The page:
The debate over allowing concealed weapons on college campuses is heating up at USF's Tampa campus this week. We visited the Bull Market, where opponents to the ban set up shop... but they weren't alone.
Most Wednesdays, you know what you'll find at the USF Bull Market in the Marshall Student Center Plaza - apartment complexes pitching discount rent, various student organizations handing out pizza and flyers.
But this past Wednesday, nestled in between a logistics company offering free energy drinks and a charity promoting a scavenger hunt, sat a table covered in a red, white and blue tablecloth.
On it sat a number of pamphlets and flyers, including one saying "Attention Criminals! All law abiding individuals on this campus have been disarmed for your safety and convenience."
A number of student groups, led by the USF College Republicans, were seeking signers for a petition to get state lawmakers to repeal the ban of concealed weapons on college campuses. So far, just over a hundred students have signed it.
"Whether we get a lot of petition signatures or we get none," said political science freshman Justin Homburg, "we still feel like we have to present the view that you don't have to be content with being disarmed on campus, that it's okay to want to defend yourself."
As part of a nationwide protest organized by the group Students for Concealed Carry, Homburg and his fellow protestors have been wearing empty gun holsters on their hips this week to make their point. He says while the reaction on social media to their display has been generally positive, it hasn't been like that in class.
"We've gotten some people who have made rude comments and we've reached out and said, 'why do you feel that way?' because we've wanted this debate," he says.
Forms of that debate broke out sporadically at the Bull Market. At one point, Richard Wade, an electrical engineering freshman with an empty holster on his hip, faced off with Willie Dixon, an international business junior.
Oddly enough, both are U.S. Army veterans - Wade served 20 years, Dixon three.
"Having a weapon on campus, I just think it creates thoughts, just negative thoughts. To me it does," explained Dixon. "When I saw the holsters, I'm like, 'Damn, they're bringing weapons on campus.'"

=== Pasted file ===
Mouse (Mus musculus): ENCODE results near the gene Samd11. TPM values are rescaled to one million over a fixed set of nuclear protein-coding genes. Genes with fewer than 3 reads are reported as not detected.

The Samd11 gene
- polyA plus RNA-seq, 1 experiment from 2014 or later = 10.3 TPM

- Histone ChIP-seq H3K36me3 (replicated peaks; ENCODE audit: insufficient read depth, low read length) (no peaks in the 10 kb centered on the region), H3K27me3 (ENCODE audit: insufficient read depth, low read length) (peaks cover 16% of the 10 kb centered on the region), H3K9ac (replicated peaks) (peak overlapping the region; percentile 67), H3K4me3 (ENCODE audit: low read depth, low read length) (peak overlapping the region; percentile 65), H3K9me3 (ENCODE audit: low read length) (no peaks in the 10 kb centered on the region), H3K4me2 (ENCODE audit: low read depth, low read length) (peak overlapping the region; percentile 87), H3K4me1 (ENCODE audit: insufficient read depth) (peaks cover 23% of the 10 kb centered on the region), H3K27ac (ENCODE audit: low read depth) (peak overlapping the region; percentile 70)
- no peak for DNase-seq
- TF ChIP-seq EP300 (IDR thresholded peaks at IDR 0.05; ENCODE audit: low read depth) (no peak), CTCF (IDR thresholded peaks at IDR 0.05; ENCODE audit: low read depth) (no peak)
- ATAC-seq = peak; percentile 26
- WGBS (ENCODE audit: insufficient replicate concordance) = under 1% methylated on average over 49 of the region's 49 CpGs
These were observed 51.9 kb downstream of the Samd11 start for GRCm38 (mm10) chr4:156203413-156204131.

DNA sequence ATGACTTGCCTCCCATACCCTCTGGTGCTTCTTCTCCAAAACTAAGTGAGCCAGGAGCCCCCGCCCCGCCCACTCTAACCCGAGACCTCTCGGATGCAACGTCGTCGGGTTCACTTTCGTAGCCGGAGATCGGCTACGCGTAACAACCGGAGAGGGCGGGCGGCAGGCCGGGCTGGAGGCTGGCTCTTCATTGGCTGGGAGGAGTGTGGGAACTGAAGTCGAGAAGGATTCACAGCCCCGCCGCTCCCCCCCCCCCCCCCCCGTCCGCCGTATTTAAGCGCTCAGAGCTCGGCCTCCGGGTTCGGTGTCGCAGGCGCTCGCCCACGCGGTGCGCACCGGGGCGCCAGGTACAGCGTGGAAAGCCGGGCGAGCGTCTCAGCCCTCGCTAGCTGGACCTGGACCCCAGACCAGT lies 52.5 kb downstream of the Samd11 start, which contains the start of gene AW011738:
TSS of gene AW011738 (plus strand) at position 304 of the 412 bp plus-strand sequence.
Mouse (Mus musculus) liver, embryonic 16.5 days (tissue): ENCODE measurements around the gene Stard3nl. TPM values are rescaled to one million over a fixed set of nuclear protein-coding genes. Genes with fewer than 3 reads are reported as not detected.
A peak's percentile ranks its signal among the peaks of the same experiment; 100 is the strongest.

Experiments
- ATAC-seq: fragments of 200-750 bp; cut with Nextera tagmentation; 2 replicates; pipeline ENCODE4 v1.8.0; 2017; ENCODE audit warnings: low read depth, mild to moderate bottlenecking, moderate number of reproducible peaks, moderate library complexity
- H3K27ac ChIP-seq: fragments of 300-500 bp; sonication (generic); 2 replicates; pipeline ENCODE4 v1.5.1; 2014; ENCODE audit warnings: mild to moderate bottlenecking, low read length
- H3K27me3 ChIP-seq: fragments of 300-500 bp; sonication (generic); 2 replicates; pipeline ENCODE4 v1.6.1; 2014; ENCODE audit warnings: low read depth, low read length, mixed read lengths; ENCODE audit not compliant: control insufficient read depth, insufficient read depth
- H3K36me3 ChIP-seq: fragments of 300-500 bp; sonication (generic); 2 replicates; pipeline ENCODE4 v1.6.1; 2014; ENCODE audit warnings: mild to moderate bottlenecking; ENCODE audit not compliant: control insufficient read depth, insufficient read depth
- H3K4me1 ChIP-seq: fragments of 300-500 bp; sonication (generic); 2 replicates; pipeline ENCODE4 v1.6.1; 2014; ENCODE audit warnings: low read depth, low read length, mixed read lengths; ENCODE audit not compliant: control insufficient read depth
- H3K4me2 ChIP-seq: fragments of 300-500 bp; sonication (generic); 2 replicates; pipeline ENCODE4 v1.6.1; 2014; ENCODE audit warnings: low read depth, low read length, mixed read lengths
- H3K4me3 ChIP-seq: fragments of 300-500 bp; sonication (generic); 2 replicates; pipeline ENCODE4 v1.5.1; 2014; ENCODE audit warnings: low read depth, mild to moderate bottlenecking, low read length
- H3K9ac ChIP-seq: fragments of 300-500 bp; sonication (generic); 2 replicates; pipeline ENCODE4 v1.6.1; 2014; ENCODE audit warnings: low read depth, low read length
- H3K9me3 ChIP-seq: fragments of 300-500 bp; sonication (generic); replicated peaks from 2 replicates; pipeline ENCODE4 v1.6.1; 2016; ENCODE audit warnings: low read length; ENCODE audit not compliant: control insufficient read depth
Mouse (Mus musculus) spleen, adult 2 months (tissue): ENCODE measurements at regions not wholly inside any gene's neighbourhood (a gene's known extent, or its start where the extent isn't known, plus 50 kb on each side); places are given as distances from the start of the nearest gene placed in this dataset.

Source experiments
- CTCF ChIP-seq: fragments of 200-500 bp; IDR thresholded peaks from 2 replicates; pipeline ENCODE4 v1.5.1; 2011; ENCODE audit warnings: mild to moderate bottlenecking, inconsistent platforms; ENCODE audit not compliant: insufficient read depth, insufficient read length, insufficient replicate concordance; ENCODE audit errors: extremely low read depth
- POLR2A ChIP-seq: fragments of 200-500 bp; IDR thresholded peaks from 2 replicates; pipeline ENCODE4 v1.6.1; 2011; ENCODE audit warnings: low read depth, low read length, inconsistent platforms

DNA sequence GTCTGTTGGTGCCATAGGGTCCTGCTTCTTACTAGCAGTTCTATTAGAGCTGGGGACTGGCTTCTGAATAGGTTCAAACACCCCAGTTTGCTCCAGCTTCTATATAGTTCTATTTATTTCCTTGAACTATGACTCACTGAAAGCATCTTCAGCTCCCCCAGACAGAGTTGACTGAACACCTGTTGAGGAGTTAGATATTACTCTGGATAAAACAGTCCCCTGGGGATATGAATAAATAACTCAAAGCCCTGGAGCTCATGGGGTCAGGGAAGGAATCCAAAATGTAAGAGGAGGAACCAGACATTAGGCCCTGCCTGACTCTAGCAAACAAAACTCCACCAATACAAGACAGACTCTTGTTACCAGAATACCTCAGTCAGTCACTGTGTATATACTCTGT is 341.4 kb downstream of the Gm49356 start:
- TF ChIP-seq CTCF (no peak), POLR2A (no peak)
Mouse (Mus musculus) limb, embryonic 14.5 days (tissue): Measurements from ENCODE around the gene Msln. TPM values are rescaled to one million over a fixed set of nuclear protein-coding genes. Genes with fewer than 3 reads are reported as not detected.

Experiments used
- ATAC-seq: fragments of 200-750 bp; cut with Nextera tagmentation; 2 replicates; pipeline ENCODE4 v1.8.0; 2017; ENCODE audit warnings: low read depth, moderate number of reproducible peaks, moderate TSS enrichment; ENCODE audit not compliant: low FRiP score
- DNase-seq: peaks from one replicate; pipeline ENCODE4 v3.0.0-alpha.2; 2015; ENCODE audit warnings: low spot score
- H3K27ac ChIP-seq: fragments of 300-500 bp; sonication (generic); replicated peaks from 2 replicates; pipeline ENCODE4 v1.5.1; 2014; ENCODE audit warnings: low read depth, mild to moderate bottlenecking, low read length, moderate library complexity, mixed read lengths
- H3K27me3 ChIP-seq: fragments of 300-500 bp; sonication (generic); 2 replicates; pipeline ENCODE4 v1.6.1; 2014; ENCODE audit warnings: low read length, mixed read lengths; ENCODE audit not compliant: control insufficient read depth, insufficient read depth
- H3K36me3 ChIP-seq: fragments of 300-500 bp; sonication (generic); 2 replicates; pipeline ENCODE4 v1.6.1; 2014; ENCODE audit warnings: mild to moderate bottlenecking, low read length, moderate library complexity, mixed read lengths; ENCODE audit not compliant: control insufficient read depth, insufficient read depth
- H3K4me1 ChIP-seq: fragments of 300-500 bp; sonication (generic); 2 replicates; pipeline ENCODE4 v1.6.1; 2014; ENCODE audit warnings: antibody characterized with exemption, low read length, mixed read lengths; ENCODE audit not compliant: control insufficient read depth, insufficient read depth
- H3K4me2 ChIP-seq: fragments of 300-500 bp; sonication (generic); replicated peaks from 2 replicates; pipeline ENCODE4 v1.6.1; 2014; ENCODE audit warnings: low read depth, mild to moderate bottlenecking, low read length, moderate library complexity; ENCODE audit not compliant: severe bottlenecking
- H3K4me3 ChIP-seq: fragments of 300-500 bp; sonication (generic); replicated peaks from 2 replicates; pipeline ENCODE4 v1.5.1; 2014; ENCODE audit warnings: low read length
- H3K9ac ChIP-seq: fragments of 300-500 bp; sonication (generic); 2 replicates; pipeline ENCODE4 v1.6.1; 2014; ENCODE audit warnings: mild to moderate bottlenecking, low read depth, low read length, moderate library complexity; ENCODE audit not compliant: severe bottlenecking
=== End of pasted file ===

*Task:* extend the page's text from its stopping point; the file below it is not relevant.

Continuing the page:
"It creates negative thoughts among somebody who might be inclined to break the law," Wade replied.
Dixon said that while he once wanted to be able to carry his firearm on campus, he's since come to think of USF as a safe place, adding that he'd be willing to pay more in student fees if more law enforcement officers were needed to protect campus.
Wade feels differently.
"Yes, I do feel safe, but the people in Virginia Tech probably felt safe up until the day they got shot."
And while Wade doesn't believe an incident like Virginia Tech will happen at USF, he wants to be able to protect himself in case it does.
"It's like carrying insurance on your car. Even if the state didn't require it, I would have insurance on my car because I'd like to keep my car. If somebody hit it, I'd like for it to be protected."
Konstantin Ravvin says it's not that simple. The biomedical sciences senior has helped form "USF Students for a Gun Free Campus" in response.
"We want people to know that if you're going to try to change the law, you are going to have a very strong and a very substantive opposition," said Ravvin.
But instead of using what he calls the "shock tactics" of empty holsters, Ravvin's group is pushing USF Student Government to adopt a resolution deeming the school, in consensus with the student body, as a gun free zone in accordance with Florida law.
"We've just decided to appeal to the student body, we're not going to carry around pictures of the massacred in Newtown, in Virginia Tech or of the thousands of the people that die as a result of firearms in the United States."
Even though such a resolution would be largely ceremonial, Ravvin says it would send a message to Florida lawmakers.
"Due to the large contingency of students in Florida that represent a very large voting bloc, what they say resonates in the Florida House and any legislative in general, even federal government. So if we create this resolution, regardless of the fact that we're already a gun-free campus, this shows (lawmakers) that, if you were to change it or tweak it in some sort of way, you may lose out in terms of votes, in terms of political leverage, in terms of almost anything."
Ravvin says their resolution is still in the planning stages, while the opponents of the ban say they're forwarding their petition to lawmakers in Tallahassee. They'll continue wearing their empty holsters through the end of the week.
University Police tell WUSF that so far this week, there have been no phone calls in regards to the empty holsters on campus.